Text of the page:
On July 28, 1910, a very special person in my life was born – the mother of the man I love.
Louis and Irene Heyne called their only child Dorothy. She grew up a city girl in Chicago, never quite got used to the winters, but she loved the excitement of the city. In 1932 she graduated from Northwestern University. Dorothy wasn’t sure what she was going to do with a college degree but she was sure that she wanted an exciting life. She found a job as a reporter for the Hearst newspaper, CHICAGO AMERICAN.
On August 6, 1940 she interviewed for a job with a publicity firm. It was for a temporary job to replace Jim McGuinn who was leaving for a 3-week stint at The National Guard camp. Before Jim left in his military uniform, they had their first date and he asked her to marry him. When he returned from his camp duty, she accepted his proposal.
Their 45 day, whirlwind romance became a marriage just before noon at City Hall in Chicago, October 19, 1940. There was no time for lunch; Jim had to go back to work. They had just enough time for a champagne cocktail at the Palmer House.
Jim and Dorothy’s friends were writers, artist and actors. They loved long nights of lively discussions. In 1941, Dorothy was surprised to find herself with child. She and Jim weren’t sure how a baby was going to fit into their life style but when James Joseph McGuinn, III was born on July 13, 1942, their life was enhanced. Little Jimmy became the admired attraction at all their parties.
Dorothy & Jim McGuinn, 1949 in St. Augustine, FL
Photo by "Little Jimmy"
When Little Jimmy was five, Jim and Dorothy wrote a satirical book on child psychology and it became a best seller, PARENT'S CAN'T WIN. The success of the book gave Dorothy and Jim their chance to escape the cold Chicago winters, so they packed Jimmy into the convertible and headed to Florida. Dorothy was going to write, Jim was going to paint and Jimmy was going to first grade. St. Augustine was pretty, but after a while the vivacious couple got bored. They couldn’t go back to Chicago, their friends had given them a wonderful round of going away parties and it was too soon to show up on their doorsteps again, so they headed to New York.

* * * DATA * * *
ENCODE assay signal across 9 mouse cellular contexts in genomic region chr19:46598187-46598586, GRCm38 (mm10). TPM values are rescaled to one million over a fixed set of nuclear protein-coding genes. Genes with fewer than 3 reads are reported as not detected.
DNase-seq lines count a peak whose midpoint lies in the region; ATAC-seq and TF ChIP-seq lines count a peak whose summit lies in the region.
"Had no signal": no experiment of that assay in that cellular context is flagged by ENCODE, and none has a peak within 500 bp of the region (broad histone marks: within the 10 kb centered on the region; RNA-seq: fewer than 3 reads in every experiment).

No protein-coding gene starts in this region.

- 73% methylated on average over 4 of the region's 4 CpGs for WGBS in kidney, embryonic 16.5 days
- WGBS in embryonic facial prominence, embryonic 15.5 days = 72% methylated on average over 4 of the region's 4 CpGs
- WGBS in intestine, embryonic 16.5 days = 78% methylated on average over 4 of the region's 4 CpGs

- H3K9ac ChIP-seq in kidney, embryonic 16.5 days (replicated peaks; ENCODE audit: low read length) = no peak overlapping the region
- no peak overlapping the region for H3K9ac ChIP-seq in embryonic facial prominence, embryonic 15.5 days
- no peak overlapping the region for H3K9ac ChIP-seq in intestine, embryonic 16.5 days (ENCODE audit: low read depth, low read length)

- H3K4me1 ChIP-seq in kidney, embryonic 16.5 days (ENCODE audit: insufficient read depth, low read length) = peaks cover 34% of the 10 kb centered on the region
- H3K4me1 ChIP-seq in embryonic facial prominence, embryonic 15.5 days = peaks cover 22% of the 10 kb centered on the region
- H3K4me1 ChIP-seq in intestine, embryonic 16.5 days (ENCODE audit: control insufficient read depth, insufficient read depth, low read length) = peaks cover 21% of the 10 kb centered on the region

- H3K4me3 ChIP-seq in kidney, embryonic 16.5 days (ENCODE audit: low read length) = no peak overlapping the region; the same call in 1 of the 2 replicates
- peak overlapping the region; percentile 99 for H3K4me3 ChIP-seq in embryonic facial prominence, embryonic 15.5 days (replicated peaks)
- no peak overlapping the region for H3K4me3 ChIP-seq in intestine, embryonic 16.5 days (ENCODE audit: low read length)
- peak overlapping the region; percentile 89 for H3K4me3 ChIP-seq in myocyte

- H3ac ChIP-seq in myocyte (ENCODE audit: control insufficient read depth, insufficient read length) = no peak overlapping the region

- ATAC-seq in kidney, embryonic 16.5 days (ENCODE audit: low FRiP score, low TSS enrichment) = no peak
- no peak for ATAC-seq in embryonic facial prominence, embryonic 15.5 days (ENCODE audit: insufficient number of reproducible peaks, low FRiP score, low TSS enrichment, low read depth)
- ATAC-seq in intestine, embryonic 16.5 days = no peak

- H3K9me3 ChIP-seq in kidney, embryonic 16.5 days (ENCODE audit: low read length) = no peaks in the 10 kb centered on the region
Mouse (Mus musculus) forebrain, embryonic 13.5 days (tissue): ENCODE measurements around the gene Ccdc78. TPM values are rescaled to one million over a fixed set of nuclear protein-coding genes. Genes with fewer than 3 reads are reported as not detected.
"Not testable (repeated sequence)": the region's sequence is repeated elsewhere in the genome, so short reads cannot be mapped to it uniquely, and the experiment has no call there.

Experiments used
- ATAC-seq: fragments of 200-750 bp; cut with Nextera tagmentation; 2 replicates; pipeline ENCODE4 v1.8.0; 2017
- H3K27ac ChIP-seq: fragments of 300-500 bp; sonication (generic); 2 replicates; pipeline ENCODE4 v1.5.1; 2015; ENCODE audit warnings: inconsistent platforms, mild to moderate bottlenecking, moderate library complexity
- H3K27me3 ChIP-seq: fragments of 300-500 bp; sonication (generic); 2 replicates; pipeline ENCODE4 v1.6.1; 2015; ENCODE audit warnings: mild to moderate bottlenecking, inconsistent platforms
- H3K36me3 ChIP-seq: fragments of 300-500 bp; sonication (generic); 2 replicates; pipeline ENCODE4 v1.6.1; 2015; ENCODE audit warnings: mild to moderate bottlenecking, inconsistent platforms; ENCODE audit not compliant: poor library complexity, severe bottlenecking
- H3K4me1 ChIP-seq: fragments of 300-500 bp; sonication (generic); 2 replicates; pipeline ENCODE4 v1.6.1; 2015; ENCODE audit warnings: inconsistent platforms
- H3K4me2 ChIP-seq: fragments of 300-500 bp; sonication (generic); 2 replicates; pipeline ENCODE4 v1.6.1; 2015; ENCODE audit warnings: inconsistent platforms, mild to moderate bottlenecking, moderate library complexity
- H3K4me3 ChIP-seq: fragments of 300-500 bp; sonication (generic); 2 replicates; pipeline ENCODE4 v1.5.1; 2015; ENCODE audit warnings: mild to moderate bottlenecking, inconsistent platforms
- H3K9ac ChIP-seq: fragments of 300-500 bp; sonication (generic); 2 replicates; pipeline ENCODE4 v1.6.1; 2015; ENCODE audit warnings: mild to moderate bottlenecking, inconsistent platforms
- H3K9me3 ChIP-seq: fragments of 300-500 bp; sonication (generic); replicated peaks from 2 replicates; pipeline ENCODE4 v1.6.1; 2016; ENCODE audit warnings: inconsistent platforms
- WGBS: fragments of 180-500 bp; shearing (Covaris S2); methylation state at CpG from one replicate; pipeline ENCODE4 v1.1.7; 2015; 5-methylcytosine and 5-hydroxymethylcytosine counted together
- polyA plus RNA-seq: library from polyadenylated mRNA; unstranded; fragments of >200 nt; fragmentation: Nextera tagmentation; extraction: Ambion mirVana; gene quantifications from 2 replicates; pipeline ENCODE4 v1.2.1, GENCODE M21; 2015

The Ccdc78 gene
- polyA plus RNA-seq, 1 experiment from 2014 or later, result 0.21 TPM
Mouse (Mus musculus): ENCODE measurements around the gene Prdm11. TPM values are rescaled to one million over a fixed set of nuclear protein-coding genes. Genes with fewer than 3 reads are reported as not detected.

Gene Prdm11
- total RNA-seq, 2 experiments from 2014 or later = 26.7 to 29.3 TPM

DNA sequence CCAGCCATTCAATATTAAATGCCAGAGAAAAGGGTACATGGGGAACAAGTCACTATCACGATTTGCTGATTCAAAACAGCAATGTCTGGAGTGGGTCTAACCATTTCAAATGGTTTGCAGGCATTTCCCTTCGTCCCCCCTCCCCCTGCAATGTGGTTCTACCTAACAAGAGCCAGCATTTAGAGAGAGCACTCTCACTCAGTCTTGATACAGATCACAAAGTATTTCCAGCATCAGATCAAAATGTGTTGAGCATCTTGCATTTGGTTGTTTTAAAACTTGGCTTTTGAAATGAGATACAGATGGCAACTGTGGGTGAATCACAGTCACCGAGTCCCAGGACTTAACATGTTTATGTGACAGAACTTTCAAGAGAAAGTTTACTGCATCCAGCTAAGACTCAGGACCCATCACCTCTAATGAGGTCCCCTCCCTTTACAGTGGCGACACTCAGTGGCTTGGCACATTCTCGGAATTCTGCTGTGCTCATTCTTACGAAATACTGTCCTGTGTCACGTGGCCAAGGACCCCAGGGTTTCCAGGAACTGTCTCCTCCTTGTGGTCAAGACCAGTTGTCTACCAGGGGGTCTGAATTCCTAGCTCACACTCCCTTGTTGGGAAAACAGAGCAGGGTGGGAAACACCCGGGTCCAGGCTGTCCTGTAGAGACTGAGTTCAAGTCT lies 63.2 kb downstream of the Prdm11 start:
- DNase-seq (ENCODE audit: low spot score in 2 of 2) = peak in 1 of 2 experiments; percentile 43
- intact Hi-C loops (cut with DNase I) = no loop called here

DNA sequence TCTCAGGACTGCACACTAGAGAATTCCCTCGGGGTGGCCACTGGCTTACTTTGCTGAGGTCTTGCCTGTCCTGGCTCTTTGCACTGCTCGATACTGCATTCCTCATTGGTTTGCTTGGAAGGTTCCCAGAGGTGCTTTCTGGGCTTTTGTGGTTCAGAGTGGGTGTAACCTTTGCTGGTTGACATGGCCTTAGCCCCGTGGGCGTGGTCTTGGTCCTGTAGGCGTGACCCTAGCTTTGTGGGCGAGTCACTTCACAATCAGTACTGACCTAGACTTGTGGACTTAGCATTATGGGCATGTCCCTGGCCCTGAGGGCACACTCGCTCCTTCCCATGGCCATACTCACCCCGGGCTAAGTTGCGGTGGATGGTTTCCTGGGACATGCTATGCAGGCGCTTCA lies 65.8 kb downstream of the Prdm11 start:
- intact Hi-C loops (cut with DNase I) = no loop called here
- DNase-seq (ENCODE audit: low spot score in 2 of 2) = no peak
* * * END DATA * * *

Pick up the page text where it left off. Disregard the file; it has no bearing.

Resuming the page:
Little Jimmy was 8 years old when his brother Brian was born in Tarrytown, NY. Dorothy had settled down and loved being a mother but she still missed the excitement of a career and the parties of Chicago. After a few years of living in Fordham Hill, they were back in the Windy City.
Dorothy and Jim were entrepreneurs and started their own public relations business. They moved to a house on East Division Street. While on East Division they watched Jimmy develop into a folk singer with lessons from the new school in town, THE OLD TOWN SCHOOL OF FOLK MUSIC. They were his biggest fans and never missed his coffee house performances. They weren’t concerned that Jimmy wasn’t interested in college. They encouraged him to follow his dreams, just like they did.
Jimmy left home when he was 17, right after graduation from the Latin School of Chicago. He was hired by the LIMELIGHTERS to fly to Los Angeles and to play guitar and banjo on their album, TONIGHT IN PERSON. Jimmy never returned to live at home, but he often visited and would bring by his new circle of friends. Dorothy loves telling the story of waking up one morning and finding Tommy Smothers sitting at her kitchen table.
When Jimmy’s group the BYRDS, had a number one single, Dorothy, Jim and Brian would call the local radio station on a rotating basis and ask them to play “Mr. Tambourine Man.” Fans would gather outside their townhouse and Dorothy would invite them in for hot chocolate. She developed long relationships with the fans that adored her son. She still continues some of those relationships today.
She is a very special lady. Her dreams lead her to places most people won’t go. She knows that life is wonderful and exciting. This is her 95th birthday and she will read this because she turns on the computer everyday and answers her email. So, Dear Dorothy, Happy Birthday and we want you to know that we are planning your 100th Birthday Party. Which city do you want to have it in?
Dorothy has decided to start a blog of her own. Visit her at:
Roger's Mom's Blog